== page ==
As for school, how blessed I feel again this week for the progress made!

Lauren: Spitting out her multiplication tables with growing ease. She's a natural speller. Is enjoying her study of the fall of Rome, and we've supplemented SOTW with books from the library, including an Atlas of Ancient Times. Doing very well with the latin studies: this week we began learning a latin prayer called "The Sanctus". She also handwrote a beautiful letter to a lady from our church who winters in Florida. (The WTM approach encourages letter writing once a week or so to strengthen writing skills. Look could be on the receiving end one of these days!) She moved on to a new song in her piano studies this week that really is tell-tale for how much she moving along in piano study. I'm so proud of her. She had a great week.

Cameron: Still coming along beautifully on his Math speed drills. I marvel at how easily Math comes to him. Definitely a trait from Daddy's side of the family. Cameron used to complain a lot about handwriting, and just didn't want to give it his best at all. I've been so pleased that he has taken to cheering when I tell him to get out his handwriting work! And with that positive attitude has come greatly improved cursive writing! He's still progressing well with First Language Lessons. Enjoys reading independently, although I've been focusing more on having him stand upright and read aloud to me with proper diction. This is a challenge for him, but he's doing well. His latest read has been a book about King Tut from the library, complete with all kinds of photos, and drawings. He's quite taken with this topic right now.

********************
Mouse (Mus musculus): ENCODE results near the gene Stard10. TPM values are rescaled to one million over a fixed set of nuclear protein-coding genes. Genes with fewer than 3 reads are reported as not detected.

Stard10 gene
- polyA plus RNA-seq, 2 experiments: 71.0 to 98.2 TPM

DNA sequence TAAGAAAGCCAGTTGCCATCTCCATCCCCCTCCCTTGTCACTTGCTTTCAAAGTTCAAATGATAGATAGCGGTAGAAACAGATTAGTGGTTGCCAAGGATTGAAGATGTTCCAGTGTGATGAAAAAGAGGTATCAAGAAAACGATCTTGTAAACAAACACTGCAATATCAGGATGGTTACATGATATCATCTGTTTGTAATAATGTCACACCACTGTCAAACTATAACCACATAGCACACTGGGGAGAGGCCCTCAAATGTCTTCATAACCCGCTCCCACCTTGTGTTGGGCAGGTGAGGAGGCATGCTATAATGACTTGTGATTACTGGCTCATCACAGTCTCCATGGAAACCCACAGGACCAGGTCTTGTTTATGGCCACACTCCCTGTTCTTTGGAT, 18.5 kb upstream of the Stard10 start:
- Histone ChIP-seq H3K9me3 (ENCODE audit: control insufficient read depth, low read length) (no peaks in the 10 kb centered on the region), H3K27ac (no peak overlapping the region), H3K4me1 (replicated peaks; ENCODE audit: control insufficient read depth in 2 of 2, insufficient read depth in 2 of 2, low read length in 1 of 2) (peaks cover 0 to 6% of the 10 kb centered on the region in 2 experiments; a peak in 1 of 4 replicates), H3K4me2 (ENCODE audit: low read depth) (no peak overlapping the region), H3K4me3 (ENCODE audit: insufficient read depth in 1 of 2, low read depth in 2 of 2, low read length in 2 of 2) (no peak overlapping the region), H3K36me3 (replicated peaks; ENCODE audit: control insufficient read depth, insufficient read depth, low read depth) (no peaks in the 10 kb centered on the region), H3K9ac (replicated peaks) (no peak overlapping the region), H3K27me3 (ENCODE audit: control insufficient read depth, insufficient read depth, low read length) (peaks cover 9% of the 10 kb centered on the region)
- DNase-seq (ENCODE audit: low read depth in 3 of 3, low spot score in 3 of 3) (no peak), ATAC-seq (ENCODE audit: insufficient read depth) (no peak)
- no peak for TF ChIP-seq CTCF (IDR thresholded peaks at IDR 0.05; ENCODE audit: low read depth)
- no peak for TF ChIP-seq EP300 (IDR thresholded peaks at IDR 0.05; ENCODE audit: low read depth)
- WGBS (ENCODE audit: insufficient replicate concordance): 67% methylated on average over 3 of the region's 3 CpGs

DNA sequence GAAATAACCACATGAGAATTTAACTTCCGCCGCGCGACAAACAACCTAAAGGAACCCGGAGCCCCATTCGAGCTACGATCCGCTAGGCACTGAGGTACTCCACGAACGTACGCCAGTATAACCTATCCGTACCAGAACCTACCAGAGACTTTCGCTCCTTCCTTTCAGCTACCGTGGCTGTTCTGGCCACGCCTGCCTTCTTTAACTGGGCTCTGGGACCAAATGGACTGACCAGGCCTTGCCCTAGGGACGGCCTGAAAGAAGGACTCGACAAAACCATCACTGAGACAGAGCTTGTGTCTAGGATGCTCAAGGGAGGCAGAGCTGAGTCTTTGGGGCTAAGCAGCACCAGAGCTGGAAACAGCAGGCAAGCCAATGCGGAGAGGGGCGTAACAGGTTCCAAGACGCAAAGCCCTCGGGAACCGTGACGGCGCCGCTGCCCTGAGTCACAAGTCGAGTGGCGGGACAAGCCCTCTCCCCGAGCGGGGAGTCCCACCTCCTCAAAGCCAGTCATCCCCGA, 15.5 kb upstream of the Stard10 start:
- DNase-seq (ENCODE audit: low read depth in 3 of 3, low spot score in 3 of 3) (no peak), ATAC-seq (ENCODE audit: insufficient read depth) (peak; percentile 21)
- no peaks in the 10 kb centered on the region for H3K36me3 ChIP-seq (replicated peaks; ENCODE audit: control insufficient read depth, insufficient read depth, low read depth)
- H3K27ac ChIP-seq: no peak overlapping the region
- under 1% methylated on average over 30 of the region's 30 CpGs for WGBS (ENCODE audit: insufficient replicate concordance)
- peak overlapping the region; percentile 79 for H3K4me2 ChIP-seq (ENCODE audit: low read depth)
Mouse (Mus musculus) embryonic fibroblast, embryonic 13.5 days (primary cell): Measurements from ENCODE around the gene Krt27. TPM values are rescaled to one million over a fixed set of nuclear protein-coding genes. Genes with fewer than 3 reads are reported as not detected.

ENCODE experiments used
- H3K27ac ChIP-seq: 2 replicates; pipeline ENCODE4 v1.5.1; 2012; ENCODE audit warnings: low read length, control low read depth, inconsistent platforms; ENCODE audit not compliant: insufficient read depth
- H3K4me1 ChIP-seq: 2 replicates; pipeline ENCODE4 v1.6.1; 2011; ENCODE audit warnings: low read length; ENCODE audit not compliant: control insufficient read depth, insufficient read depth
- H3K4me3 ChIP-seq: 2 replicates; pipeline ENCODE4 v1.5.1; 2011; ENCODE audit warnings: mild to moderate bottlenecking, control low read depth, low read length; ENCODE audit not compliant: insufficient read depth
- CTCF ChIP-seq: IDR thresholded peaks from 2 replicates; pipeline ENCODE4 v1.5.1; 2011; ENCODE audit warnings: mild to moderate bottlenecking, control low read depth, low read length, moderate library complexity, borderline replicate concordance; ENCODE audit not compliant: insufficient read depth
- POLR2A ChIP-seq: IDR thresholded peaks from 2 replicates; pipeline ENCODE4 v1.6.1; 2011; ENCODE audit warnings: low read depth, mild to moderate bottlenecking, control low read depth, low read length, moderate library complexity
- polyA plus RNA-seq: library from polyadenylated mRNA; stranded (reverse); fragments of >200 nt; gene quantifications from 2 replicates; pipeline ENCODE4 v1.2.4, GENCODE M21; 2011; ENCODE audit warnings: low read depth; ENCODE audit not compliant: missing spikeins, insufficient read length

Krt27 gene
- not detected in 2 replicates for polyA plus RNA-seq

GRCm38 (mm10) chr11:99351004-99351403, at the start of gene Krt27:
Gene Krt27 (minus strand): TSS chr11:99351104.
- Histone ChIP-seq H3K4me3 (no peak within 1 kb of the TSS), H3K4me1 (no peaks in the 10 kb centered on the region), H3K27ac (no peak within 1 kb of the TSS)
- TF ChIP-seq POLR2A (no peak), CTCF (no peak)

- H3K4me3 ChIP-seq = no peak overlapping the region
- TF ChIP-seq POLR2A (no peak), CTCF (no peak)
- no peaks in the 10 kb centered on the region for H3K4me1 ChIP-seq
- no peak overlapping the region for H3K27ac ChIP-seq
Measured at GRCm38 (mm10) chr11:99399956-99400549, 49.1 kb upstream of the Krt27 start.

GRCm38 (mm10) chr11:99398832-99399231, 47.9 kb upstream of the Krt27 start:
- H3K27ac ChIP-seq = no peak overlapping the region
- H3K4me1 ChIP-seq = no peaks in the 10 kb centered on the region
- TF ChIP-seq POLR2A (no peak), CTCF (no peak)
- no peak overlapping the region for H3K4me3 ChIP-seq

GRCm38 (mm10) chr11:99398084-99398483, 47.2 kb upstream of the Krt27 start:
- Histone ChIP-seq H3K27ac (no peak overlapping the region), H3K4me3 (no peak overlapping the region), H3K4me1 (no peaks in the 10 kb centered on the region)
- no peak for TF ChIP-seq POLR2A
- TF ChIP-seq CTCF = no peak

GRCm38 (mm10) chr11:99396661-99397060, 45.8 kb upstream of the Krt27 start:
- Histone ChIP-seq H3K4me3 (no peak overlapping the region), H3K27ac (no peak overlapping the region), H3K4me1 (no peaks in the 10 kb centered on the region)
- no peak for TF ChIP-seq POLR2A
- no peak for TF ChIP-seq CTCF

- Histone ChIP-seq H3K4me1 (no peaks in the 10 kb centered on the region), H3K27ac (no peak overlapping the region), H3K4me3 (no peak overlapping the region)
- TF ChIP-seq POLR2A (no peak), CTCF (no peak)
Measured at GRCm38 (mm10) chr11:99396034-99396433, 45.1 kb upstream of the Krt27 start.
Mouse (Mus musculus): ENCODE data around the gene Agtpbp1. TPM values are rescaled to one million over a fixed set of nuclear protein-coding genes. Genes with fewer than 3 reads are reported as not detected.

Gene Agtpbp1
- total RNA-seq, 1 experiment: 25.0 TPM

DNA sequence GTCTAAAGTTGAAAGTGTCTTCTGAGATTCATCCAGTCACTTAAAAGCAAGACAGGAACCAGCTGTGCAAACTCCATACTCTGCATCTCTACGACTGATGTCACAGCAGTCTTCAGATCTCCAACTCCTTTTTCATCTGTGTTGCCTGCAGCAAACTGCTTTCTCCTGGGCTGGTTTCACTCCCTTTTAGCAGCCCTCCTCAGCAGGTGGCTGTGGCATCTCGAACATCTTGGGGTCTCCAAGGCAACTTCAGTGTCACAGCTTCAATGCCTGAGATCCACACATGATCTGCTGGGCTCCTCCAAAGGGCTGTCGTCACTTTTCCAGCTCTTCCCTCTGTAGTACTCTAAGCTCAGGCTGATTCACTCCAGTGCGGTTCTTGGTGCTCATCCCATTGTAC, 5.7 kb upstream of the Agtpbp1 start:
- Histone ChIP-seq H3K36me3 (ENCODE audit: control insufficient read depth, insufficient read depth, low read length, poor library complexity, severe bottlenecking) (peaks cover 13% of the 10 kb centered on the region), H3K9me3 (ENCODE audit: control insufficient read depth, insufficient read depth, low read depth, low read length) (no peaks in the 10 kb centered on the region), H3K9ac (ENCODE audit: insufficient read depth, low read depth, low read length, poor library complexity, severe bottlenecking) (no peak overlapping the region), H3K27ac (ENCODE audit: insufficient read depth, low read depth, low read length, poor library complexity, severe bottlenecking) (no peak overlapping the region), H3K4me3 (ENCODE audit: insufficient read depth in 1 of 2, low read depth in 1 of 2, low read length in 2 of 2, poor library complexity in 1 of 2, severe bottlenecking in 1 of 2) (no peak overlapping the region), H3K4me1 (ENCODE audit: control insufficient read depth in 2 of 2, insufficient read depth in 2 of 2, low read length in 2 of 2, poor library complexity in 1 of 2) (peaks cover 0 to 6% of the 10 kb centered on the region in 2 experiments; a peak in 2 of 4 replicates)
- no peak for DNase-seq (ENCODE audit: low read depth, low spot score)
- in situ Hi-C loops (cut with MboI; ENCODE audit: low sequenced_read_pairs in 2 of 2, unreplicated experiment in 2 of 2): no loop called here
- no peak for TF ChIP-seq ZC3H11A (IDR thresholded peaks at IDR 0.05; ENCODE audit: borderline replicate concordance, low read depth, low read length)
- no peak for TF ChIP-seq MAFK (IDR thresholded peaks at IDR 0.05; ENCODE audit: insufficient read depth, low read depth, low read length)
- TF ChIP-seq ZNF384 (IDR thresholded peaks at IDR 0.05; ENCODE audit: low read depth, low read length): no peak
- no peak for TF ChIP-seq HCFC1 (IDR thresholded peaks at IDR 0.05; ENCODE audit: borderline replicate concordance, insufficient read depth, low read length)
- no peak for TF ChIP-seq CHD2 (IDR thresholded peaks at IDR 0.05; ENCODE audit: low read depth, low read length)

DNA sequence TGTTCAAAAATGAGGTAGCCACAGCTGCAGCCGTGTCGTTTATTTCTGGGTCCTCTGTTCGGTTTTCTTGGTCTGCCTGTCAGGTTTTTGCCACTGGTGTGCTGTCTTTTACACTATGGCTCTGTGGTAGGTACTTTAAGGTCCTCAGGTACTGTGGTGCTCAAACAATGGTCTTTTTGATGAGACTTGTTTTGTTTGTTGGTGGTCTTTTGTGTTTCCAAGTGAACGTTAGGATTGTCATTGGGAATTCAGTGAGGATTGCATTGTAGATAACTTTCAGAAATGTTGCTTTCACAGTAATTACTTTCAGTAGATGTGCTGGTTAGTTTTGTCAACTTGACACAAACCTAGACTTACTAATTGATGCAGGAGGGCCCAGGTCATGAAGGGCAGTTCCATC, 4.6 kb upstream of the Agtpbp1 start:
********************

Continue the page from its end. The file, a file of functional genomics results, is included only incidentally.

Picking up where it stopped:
Sophie: This little gal has just thrown herself full-swing into the idea of "school". I can't believe what a difference a few months makes at this age. Even though she just turned five a few wks ago, there is a definite change in her attention span, and she doesn't want to miss anything. Doesn't want Sizzy and Bubs to have school without her! I have worked with Sophie extensively this week on writing. She has learned cursive A's, U's, and E's so far. It is a real struggle for her to form the letter properly; she seems to achieve the look of the letter, but goes around "Robin Hood's Barn" to get there! So it has taken lots of methodical repetition to get these letters formed properly. There's lots of cheering and jigging when this is done! She continues to enjoy the FLL with Cameron, and has been using Math manipulatives leftover from K12 to help her understand groups of ones, tens, and hundreds. More work to be done there, but she's having fun with it. She also gets a big kick out of being the first to answer some of the Latin vocabulary quizzing that we do. It's very cute. Sophie says she wants to be a librarian when she grows up, which would be just fine with her Mama!